Brexit: May heads back to Brussels but European Union not budging

Brexit: May heads back to Brussels but European Union not budging

Brexit: May heads back to Brussels but European Union not budging

With less than six weeks until Brexit day, European Commission president Jean-Claude Juncker has agreed to meet May once again, but EU leaders insist they will not restart negotiations.

The Malthouse Compromise, championed by Conservative lawmakers from the party's pro- and anti-EU wings, seeks to use technology to replace the backstop, an insurance policy created to stop a return to a hard border between EU-member Ireland and Northern Ireland, which is part of the UK.

The EU's chief Brexit negotiator, Michel Barnier, will brief the College of Commissioners of the latest developments and will stress that the aim of Wednesday's meeting is to find a formula that will be supported by the House of Commons.

He said there was not enough time to implement it before Britain leaves on March 29 - meaning the compromise could only form part of discussions around the future relationship. "We will have friendly talk tomorrow but I don't expect a breakthrough".

Under the current Brexit deal negotiated between May and the European Union, there would be a long transition to make sure businesses and trade suffer as little as possible.

An extension of Article 50 - which determines the exit date - must be agreed unanimously by all the EU's remaining 27 member states.

Culture Secretary Jeremy Wright said on Sunday (17 February) that changes needed to be made to the backstop, and that did not necessarily mean the agreement needed to be reopened.

Without a deal, Britain is due to leave the Union abruptly after four decades on 29 March, with no follow-on agreement or transition period to manage trade and economic relations.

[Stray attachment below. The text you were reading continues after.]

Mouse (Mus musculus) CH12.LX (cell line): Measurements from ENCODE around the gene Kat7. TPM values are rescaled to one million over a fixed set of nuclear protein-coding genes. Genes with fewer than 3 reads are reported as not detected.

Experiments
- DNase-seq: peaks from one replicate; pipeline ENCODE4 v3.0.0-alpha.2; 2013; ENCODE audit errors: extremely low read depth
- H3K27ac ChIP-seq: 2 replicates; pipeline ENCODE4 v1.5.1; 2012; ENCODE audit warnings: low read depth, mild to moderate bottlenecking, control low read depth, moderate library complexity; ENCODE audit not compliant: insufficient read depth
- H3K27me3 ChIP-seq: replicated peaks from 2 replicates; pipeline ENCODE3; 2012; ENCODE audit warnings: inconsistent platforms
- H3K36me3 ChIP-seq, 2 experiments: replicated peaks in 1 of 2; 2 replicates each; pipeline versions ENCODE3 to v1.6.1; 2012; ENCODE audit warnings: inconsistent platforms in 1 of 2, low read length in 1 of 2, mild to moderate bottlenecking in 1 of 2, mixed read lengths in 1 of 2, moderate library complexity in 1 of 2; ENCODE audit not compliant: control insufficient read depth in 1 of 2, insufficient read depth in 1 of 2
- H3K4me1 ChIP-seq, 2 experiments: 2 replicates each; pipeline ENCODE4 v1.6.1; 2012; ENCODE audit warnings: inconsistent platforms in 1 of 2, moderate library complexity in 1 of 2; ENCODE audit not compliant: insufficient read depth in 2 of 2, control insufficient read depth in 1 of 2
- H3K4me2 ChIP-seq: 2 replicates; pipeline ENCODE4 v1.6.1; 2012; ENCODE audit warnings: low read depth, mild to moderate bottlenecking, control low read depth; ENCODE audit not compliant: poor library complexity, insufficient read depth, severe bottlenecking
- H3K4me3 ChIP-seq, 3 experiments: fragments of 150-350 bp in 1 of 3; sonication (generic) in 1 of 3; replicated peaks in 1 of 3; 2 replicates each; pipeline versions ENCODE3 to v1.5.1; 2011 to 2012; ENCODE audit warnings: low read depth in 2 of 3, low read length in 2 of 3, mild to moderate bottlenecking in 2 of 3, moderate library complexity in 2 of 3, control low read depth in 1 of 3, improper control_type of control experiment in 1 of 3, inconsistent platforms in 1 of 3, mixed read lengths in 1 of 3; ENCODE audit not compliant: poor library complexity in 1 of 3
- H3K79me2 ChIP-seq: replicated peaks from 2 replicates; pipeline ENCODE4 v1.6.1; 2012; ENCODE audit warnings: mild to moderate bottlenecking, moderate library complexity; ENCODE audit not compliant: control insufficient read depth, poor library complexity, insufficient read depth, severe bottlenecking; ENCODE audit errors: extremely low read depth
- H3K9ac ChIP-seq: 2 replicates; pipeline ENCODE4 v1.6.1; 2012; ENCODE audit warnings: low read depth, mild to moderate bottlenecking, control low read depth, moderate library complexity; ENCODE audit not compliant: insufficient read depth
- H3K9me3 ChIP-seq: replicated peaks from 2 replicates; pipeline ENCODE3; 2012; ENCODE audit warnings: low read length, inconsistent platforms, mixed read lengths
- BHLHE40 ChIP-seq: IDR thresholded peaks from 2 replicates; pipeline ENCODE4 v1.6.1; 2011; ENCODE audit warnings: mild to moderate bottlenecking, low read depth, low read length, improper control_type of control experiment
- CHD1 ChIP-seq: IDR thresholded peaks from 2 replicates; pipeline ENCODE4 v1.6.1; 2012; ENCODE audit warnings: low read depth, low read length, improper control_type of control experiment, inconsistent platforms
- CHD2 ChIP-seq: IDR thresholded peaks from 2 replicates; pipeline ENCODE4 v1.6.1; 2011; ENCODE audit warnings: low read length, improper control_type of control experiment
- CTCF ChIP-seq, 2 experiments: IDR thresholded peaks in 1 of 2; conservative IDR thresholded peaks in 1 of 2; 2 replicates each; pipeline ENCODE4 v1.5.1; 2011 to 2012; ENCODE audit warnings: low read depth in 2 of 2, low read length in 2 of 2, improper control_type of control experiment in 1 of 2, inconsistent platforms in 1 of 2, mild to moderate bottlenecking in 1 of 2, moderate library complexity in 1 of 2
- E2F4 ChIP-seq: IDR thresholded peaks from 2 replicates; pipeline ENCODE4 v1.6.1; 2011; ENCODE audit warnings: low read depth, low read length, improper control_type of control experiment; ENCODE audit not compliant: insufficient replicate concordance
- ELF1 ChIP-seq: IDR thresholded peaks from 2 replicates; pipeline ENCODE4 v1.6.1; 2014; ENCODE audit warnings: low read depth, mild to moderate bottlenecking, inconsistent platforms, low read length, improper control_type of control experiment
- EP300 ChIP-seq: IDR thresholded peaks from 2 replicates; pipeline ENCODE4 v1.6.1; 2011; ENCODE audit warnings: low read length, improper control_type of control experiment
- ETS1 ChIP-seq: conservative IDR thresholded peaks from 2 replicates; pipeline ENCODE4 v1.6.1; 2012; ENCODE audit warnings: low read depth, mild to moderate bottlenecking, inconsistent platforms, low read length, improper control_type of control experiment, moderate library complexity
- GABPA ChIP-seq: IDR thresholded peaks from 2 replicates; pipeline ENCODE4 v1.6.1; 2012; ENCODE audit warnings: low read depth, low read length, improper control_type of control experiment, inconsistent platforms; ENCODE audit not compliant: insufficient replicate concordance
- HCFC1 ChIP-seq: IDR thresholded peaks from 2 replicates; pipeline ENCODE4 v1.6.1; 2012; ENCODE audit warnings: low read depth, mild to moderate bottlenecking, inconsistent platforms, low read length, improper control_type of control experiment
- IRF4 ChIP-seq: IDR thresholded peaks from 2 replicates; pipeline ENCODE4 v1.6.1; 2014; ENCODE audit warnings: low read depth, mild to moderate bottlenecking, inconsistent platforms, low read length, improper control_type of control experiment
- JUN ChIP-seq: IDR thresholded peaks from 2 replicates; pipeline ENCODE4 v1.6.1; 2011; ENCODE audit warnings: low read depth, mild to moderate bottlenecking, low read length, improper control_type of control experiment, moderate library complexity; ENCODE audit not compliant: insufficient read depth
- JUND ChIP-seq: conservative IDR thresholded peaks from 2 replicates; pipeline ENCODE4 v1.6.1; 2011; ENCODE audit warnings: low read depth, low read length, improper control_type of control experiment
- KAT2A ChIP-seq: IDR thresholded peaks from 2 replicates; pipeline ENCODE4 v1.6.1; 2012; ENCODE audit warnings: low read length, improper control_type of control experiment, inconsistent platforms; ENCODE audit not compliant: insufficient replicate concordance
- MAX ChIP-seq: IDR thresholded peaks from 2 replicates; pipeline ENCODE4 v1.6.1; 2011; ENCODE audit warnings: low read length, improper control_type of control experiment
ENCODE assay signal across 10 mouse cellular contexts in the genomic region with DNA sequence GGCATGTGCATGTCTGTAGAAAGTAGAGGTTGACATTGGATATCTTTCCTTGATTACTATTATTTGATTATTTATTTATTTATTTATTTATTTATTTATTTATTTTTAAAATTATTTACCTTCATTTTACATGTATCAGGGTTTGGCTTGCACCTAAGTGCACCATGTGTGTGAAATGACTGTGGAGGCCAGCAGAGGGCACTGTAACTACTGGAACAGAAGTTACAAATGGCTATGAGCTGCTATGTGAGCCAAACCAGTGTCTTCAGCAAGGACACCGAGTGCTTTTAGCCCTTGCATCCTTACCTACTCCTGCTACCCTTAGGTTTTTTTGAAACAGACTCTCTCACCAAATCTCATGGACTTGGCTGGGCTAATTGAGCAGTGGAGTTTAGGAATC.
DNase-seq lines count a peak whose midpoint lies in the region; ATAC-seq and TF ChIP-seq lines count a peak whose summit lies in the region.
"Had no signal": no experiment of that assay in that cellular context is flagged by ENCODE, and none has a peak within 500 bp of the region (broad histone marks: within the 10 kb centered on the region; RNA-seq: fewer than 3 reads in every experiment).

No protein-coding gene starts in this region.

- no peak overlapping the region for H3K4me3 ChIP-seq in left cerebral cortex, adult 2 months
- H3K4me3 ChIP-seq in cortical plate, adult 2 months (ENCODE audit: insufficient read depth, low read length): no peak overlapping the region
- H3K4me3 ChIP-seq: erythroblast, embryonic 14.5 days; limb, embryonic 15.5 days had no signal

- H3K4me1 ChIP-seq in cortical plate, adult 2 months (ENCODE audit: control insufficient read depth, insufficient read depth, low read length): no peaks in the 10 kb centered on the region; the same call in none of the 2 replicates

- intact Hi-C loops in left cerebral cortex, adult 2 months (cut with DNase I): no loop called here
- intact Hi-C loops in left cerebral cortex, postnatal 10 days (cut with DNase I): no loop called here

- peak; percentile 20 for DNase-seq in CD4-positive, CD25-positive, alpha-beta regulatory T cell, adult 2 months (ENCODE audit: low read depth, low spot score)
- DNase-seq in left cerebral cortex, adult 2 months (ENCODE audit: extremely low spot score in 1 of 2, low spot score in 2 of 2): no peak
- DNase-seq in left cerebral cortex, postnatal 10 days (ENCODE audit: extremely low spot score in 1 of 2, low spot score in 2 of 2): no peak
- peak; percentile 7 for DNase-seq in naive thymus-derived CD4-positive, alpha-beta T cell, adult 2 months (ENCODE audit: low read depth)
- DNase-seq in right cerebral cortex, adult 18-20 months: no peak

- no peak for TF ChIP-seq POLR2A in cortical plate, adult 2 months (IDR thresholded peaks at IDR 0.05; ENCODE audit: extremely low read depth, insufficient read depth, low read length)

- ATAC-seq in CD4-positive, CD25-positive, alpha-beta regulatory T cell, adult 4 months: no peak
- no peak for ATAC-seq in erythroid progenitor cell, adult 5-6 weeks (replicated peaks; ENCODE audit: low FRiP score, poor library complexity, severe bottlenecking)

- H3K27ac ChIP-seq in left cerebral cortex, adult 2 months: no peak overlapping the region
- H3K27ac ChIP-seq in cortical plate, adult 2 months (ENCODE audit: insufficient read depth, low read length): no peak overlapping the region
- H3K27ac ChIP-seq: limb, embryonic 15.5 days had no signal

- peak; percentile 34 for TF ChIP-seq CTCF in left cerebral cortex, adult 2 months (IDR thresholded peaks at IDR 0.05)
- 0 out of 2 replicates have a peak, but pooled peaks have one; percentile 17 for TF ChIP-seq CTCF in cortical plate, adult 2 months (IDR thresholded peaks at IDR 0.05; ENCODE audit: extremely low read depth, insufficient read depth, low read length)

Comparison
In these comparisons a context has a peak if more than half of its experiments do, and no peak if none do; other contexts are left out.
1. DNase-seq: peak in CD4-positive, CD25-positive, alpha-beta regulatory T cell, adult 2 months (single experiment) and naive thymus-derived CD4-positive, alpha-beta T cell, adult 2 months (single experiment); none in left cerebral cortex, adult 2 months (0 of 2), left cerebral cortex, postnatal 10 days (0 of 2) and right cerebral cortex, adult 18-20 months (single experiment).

"There is a process of engagement going on".

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Brexit secretary Stephen Barclay and the attorney-general Geoffrey Cox will also head back to Brussels tomorrow to follow up on their two hours of talks on Monday.

May needs to convince euroskeptics in her Conservative Party that the backstop will not keep Britain indefinitely tied to the European Union, but also that she is still considering a compromise idea agreed between Brexit supporters and pro-EU lawmakers.

The EU has offered to change the accompanying political declaration on new EU-UK ties after Brexit or to produce separate legal assurances or clarifications over the backstop.

The Department for Exiting the EU (DExEU) confirmed the discussions with Mr Barnier included the so-called "Malthouse compromise" being worked on by Tory MPs in the Alternative Arrangements Working Group. "We can not accept a time limit to the backstop or a unilateral exit clause", he said.

The statement said: "While the Commission engaged seriously with these proposals it expressed concerns about their viability to resolve the backstop".

The EU says the backstop is essential for peace on the island of Ireland.

Eurosceptic lawmakers said Malthouse was "alive and kicking" after meeting May on Tuesday.

Barroso said Tuesday that the bloc would likely accept a request to the extension to sort out the details of departure.

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